XB-ART-14713EMBO J June 1, 1998; 17 (11): 3168-75.
Meiotic maturation in Xenopus requires polyadenylation of multiple mRNAs.
Cytoplasmic polyadenylation of specific mRNAs commonly is correlated with their translational activation during development. Here, we focus on links between cytoplasmic polyadenylation, translational activation and the control of meiotic maturation in Xenopus oocytes. We manipulate endogenous c-mos mRNA, which encodes a protein kinase that regulates meiotic maturation. We determined that translational activation of endogenous c-mos mRNA requires a long poly(A) tail per se, rather than the process of polyadenylation. For this, we injected ''prosthetic'' poly(A)_synthetic poly(A) tails designed to attach by base pairing to endogenous c-mos mRNA that has had its own polyadenylation signals removed. This prosthetic poly(A) tail activates c-mos translation and restores meiotic maturation in response to progesterone. Thus the role of polyadenylation in activating c-mos mRNA differs from its role in activating certain other mRNAs, for which the act of polyadenylation is required. In the absence of progesterone, prosthetic poly(A) does not stimulate c-mos expression, implying that progesterone acts at additional steps to elevate c-Mos protein. By using a general inhibitor of polyadenylation together with prosthetic poly(A), we demonstrate that these additional steps include polyadenylation of at least one other mRNA, in addition to that of c-mos mRNA. These other mRNAs, encoding regulators of meiotic maturation, act upstream of c-Mos in the meiotic maturation pathway.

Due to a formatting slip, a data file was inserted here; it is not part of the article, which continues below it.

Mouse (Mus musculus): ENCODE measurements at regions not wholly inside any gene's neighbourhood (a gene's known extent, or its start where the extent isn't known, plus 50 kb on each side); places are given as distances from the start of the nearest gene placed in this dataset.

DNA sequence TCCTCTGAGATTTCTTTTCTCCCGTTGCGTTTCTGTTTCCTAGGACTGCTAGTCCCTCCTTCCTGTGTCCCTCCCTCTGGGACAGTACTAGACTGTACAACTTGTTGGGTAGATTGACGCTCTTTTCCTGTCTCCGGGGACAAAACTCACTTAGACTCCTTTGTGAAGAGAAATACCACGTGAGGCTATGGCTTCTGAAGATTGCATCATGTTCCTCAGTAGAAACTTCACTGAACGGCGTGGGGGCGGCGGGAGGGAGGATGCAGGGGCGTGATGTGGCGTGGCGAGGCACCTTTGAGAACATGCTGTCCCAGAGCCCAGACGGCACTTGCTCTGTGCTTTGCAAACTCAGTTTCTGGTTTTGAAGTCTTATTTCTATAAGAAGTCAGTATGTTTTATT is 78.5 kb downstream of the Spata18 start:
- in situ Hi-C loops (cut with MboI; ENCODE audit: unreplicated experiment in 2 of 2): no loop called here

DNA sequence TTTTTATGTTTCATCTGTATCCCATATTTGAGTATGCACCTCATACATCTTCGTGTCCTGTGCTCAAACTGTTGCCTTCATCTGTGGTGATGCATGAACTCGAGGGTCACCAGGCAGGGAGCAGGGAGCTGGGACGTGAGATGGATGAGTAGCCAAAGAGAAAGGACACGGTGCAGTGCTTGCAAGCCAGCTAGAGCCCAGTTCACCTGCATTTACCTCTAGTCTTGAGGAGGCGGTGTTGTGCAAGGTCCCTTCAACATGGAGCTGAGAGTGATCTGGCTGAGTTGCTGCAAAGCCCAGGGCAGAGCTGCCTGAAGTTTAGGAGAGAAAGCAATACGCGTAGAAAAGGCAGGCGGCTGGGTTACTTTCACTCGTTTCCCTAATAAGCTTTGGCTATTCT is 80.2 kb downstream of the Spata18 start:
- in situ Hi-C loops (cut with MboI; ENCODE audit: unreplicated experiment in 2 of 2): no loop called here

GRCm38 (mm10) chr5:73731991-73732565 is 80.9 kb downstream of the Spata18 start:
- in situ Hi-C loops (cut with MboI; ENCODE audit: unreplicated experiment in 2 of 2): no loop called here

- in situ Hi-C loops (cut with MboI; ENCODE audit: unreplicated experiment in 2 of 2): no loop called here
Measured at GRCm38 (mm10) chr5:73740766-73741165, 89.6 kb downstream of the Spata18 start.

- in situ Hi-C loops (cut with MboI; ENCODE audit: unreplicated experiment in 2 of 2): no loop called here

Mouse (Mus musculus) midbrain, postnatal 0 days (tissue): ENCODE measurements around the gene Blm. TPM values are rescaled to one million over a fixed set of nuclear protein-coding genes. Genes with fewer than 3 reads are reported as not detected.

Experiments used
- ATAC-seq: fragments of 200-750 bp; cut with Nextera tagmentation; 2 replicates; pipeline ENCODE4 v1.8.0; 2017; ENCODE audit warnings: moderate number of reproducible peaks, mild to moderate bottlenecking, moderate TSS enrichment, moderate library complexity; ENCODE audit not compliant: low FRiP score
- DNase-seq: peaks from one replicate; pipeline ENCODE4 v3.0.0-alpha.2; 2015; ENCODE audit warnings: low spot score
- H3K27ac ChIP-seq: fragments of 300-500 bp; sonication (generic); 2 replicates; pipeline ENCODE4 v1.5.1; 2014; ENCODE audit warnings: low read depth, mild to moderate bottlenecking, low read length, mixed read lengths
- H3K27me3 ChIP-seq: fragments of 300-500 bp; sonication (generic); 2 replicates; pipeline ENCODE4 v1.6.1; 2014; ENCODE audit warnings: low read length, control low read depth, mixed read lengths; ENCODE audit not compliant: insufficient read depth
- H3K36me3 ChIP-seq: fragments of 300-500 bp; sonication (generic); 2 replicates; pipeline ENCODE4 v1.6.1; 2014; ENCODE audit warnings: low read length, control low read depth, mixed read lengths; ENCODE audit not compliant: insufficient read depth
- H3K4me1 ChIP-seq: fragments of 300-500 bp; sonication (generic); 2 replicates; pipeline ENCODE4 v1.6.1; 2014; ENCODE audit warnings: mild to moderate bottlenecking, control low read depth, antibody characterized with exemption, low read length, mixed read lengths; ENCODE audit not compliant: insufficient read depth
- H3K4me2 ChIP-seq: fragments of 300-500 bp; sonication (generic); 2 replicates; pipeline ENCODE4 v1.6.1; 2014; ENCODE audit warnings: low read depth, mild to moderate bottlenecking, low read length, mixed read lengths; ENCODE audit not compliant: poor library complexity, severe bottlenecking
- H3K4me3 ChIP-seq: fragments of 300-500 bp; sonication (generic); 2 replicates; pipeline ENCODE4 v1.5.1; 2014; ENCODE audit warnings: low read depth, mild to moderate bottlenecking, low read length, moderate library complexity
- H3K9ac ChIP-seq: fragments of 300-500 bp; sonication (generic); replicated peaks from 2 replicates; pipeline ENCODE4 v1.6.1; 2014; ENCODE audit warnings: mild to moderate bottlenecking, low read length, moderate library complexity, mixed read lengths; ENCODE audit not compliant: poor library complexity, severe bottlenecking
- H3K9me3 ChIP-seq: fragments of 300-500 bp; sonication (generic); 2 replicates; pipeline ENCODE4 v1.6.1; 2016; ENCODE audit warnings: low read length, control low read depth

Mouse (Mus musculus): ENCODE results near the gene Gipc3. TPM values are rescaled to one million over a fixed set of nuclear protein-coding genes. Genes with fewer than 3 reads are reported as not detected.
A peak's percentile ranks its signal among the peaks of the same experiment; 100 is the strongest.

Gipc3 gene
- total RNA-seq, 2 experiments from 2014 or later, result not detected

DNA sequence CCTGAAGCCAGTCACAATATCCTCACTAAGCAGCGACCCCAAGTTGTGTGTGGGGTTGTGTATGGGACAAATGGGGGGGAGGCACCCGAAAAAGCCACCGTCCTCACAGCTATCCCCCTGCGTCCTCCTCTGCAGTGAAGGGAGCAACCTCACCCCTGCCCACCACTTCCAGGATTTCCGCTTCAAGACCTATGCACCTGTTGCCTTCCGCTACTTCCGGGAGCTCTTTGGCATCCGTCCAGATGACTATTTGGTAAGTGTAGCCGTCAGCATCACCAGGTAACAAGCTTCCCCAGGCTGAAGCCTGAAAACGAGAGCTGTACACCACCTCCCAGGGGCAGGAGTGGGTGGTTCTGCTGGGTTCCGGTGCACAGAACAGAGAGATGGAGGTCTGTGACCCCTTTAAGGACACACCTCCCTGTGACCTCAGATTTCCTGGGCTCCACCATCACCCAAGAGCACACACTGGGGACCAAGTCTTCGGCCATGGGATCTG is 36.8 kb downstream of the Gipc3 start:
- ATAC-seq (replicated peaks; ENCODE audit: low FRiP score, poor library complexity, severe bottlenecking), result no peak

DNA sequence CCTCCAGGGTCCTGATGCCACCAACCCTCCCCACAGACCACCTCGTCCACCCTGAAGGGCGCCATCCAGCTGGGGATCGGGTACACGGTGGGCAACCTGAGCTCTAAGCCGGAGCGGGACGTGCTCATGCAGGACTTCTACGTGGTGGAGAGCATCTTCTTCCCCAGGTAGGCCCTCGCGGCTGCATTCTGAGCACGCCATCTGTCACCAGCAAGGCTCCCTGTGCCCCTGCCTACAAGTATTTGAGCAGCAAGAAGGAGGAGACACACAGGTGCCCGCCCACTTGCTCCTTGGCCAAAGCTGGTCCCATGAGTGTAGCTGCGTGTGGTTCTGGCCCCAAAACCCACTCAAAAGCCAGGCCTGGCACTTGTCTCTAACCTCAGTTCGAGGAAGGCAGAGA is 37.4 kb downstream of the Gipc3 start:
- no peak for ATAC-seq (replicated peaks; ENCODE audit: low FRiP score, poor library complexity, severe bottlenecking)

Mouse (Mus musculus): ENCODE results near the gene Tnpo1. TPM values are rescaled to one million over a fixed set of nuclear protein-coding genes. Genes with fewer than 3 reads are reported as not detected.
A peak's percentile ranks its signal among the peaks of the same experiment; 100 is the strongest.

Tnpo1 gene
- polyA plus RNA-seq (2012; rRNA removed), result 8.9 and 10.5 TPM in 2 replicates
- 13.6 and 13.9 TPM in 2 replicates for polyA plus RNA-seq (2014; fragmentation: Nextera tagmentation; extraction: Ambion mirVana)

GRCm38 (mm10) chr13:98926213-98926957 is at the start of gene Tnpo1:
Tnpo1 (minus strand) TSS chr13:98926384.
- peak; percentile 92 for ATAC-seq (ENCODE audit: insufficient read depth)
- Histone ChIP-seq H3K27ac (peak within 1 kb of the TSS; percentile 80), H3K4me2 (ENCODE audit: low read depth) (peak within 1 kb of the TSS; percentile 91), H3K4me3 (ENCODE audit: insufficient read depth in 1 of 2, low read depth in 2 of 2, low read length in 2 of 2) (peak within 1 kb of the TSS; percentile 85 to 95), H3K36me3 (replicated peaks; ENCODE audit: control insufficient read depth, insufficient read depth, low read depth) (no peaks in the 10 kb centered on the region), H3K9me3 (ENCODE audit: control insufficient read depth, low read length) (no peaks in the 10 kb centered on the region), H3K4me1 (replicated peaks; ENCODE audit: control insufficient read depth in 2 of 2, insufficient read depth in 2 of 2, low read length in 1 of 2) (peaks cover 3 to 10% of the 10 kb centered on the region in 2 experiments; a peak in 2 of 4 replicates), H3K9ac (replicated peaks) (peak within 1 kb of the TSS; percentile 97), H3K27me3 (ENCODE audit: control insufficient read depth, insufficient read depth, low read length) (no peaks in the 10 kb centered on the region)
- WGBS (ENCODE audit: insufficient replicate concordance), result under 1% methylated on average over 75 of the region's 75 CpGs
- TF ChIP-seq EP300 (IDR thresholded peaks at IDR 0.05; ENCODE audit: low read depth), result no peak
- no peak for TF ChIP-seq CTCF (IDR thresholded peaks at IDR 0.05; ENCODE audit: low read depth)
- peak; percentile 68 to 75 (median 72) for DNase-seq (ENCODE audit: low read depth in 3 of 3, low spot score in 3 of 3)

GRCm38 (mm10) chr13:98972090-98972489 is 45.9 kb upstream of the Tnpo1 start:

PubMed ID: 9606198
PMC ID: PMC1170655
Article link: EMBO J
Species referenced: Xenopus
Genes referenced: mos
References [+] :
Ballantyne, Poly (A) polymerases in the nucleus and cytoplasm of frog oocytes: dynamic changes during oocyte maturation and early development. 1996, Pubmed, Xenbase